In accordance with another aspect of the invention, a method of adjusting the write current of a selected memory cell is provided. The method includes the step of detecting a characteristic which represents an interaction between a magnetic field emanating from a bit line associated with the selected memory cell and at least one stray magnetic field emanating from one or more bit lines associated with one or more memory cells adjacent to the selected memory cell. The method further includes the step of generating a control signal indicative of the detected characteristic and controlling at least a portion of a write current flowing through the bit line corresponding to the selected memory cell in response to the control signal.

These and other objects, features and advantages of the present invention will become apparent from the following detailed description of illustrative embodiments thereof, which is to be read in connection with the accompanying drawings, wherein like elements are designated by identical reference numerals throughout the several views.

BRIEF DESCRIPTION OF THE DRAWINGS

FIG. 1A depicts at least a portion of an MTJ-type MRAM array having magnetic memory cells disposed at intersecting regions of orthogonal word and bit lines.

FIG. 1B is a cross-sectional view of a portion of the MRAM array shown in FIG. 1A illustrating an interaction of stray magnetic fields.

FIG. 2A is a schematic diagram illustrating a field compensation circuit employing data-dependent compensation, in accordance with one aspect of the present invention.

FIG. 2B is a schematic diagram illustrating one embodiment of a bidirectional current driver for use with the write circuit shown in FIG. 2A.

FIG. 3 is a cross-sectional view of at least a portion of an MRAM array illustrating an interaction of stray magnetic fields between laterally adjacent memory cells.

FIGS. 4A-4C depict at least a portion of an MRAM array having magnetic memory cells disposed at intersecting regions of orthogonal word and bit lines illustrating three magnetic field interaction scenarios between a selected bit line and adjacent bit lines corresponding to nearest neighbor memory cells.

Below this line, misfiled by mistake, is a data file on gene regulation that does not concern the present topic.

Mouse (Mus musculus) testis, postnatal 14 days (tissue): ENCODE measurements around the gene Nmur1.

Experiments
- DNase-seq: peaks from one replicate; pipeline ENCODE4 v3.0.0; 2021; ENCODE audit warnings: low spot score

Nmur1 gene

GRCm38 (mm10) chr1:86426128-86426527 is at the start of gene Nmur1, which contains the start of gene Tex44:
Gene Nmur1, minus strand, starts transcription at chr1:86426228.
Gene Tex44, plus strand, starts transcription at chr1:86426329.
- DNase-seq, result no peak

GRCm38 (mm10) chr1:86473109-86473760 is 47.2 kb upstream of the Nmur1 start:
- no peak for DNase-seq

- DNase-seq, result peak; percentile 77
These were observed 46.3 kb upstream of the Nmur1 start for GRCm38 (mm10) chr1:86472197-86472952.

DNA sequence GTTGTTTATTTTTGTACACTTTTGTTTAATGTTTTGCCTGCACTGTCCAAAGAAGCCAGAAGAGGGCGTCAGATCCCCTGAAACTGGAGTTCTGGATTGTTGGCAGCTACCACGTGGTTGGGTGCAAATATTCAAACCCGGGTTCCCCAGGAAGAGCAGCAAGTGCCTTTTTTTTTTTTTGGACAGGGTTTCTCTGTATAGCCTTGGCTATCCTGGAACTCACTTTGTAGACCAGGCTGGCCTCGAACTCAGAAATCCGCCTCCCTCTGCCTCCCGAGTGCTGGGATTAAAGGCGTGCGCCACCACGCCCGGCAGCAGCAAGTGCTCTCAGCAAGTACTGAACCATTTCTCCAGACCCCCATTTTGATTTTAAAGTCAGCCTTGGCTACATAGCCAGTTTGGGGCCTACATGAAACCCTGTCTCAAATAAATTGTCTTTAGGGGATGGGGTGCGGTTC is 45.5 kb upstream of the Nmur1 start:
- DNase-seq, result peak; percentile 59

FIG. 5 is a graphical representation of the switching characteristic of a magnetic memory element illustrating the effect of stray magnetic fields on a selected memory cell, the stray magnetic fields emanating from bit lines that are adjacent to the selected memory cell.

FIG. 6A is a schematic diagram illustrating a field compensation circuit employing data-dependent compensation for nearest neighbor memory cells, in accordance with another aspect of the present invention.

FIG. 6B is a schematic diagram illustrating one embodiment of a controller for use with the field compensation circuit shown in FIG. 6A.

DETAILED DESCRIPTION OF PREFERRED EMBODIMENTS

The present invention will be described herein in the context of an illustrative magnetic random access memory (MRAM) array. It should be appreciated, however, that the present invention is not limited to this or any particular magnetic memory array. Rather, the invention is more generally applicable to any magnetic memory device and/or architecture wherein it is desirable to provide an improved write margin. Moreover, although implementations of the present invention are described herein with reference to complementary metal-oxide-semiconductor (CMOS) devices and magnetic tunnel junction (MTJ) devices, it should be appreciated that the invention is not limited to such devices, and that other suitable devices, such as, for example, bipolar junction transistor (BJT) devices and other magnetic memory elements, such as, but not limited to, anisotropic magneto resistance (AMR) or giant magneto-resistance (GMR) memory cells, may be similarly employed, with or without modifications to the inventive memory architecture, as will be understood by those skilled in the art.